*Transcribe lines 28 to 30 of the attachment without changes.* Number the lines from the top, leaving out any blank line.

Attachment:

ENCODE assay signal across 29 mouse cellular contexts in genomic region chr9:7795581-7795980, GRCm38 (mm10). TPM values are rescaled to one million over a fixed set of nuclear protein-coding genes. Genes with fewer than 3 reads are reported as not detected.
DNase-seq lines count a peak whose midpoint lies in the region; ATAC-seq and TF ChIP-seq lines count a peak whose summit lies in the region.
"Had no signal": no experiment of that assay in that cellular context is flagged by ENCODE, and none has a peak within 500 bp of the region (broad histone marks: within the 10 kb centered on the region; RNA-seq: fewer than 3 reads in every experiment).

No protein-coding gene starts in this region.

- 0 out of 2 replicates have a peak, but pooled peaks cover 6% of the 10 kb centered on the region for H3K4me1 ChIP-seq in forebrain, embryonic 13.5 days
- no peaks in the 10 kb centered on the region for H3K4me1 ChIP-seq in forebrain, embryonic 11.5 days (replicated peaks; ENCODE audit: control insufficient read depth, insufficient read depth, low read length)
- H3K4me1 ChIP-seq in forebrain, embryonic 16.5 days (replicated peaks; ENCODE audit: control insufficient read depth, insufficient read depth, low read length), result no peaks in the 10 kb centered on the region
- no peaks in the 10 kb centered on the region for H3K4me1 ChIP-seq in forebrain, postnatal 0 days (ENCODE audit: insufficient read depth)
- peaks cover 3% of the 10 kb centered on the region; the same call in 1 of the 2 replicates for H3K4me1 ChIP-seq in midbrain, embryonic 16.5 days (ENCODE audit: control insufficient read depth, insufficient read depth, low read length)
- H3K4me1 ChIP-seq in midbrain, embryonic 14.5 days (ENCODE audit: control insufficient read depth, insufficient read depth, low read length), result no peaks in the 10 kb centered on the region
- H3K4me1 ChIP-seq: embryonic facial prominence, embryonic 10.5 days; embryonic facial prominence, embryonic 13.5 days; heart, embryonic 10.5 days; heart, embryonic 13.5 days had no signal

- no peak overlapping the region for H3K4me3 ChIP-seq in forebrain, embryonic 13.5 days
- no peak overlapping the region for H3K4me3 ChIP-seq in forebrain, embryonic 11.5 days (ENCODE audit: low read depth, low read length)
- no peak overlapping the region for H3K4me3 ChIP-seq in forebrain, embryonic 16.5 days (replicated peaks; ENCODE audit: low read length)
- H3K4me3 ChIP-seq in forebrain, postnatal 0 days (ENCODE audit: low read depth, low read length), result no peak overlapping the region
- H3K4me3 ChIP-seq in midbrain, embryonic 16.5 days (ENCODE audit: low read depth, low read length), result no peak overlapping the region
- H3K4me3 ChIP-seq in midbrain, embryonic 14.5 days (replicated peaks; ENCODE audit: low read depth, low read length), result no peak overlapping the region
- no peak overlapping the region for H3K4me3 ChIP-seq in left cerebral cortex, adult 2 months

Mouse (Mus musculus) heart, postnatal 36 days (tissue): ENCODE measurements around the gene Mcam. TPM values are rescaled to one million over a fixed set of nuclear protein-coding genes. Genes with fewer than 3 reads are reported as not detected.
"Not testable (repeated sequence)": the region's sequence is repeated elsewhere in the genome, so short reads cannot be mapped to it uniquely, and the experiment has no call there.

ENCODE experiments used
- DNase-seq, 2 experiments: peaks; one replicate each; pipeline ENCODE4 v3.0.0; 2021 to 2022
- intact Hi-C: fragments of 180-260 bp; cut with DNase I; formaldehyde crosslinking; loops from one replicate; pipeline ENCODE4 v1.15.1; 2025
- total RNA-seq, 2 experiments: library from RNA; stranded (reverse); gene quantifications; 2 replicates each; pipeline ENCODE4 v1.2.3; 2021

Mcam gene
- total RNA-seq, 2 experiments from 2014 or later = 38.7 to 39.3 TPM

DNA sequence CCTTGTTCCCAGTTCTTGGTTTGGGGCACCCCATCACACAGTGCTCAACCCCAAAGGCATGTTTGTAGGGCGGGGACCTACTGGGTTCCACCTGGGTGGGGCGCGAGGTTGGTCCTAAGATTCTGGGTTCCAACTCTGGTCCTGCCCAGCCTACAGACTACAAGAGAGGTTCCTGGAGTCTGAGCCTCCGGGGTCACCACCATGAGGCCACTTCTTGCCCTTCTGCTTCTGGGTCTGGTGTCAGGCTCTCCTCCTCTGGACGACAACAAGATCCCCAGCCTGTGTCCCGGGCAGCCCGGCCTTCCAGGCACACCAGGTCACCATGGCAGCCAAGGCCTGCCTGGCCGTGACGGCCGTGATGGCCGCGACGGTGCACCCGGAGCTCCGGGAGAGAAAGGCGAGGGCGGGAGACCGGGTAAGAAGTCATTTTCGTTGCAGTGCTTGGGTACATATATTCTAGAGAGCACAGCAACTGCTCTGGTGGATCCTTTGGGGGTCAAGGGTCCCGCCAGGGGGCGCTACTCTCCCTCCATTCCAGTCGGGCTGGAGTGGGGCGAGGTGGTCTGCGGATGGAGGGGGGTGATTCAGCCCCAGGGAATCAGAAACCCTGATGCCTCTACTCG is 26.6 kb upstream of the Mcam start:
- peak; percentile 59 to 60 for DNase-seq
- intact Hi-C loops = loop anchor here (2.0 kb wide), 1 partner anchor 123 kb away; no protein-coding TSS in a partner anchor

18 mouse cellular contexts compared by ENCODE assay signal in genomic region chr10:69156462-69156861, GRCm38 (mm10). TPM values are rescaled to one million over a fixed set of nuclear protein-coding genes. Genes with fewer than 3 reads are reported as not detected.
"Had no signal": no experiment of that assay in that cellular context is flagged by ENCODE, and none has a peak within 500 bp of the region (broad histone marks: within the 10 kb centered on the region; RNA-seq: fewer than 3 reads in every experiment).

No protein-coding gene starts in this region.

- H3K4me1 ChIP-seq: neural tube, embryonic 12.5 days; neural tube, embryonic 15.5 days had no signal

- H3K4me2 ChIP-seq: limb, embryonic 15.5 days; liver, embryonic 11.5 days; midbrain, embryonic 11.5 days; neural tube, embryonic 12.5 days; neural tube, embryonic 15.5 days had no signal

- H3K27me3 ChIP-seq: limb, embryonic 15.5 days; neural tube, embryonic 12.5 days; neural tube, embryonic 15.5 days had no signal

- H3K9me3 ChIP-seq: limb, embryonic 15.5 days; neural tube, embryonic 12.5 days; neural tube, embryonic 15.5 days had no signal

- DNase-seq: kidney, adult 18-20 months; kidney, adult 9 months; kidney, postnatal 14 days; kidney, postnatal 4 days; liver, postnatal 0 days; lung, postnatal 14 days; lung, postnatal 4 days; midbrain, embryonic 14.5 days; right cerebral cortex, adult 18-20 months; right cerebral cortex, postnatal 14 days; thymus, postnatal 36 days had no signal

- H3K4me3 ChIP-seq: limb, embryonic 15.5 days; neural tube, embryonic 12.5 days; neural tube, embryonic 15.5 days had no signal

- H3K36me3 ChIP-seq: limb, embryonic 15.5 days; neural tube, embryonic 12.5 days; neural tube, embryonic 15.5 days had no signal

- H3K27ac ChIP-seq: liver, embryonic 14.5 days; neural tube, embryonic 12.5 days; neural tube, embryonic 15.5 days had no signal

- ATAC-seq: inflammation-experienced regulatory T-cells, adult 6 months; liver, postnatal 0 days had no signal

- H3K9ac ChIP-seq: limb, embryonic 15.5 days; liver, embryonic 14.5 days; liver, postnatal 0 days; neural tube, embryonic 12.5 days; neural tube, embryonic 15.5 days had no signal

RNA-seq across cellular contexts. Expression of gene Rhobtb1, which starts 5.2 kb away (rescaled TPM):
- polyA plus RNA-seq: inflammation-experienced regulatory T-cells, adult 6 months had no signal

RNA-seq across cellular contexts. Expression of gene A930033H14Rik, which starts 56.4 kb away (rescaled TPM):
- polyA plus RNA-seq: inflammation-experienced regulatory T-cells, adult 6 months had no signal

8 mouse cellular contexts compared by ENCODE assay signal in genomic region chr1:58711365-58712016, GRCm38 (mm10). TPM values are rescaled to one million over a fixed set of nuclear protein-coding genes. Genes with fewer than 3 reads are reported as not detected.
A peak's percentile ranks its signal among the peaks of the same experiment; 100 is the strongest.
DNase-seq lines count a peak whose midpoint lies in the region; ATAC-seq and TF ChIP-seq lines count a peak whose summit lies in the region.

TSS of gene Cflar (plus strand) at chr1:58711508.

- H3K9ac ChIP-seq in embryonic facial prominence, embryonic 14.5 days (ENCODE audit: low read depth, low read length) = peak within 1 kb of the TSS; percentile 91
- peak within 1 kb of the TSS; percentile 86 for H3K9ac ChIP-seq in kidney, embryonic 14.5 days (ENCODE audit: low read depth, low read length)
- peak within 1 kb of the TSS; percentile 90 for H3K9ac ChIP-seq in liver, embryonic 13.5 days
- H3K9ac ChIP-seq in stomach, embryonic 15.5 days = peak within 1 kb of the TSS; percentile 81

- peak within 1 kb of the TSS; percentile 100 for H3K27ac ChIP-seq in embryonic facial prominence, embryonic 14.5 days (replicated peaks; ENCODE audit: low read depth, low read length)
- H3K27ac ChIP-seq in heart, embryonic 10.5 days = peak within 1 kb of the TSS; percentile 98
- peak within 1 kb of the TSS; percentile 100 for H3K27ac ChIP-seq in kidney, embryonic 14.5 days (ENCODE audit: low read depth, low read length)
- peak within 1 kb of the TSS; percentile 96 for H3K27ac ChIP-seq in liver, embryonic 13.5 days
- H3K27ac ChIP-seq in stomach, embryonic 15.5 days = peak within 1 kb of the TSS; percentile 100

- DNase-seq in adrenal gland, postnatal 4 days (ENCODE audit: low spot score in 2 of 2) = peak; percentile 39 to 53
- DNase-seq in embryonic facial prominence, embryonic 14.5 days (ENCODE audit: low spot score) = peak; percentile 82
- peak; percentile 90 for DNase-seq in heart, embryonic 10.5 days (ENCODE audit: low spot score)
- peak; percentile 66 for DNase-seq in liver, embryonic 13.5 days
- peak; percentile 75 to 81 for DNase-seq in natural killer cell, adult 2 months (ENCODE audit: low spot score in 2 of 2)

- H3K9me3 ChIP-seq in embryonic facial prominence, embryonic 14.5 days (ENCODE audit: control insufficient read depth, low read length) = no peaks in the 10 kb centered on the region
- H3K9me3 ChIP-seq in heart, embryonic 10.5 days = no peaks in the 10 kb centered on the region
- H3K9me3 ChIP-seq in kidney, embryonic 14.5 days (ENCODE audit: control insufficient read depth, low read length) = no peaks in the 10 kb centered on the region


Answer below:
- peak; percentile 59 to 60 for DNase-seq
- intact Hi-C loops = loop anchor here (2.0 kb wide), 1 partner anchor 123 kb away; no protein-coding TSS in a partner anchor

18 mouse cellular contexts compared by ENCODE assay signal in genomic region chr10:69156462-69156861, GRCm38 (mm10). TPM values are rescaled to one million over a fixed set of nuclear protein-coding genes. Genes with fewer than 3 reads are reported as not detected.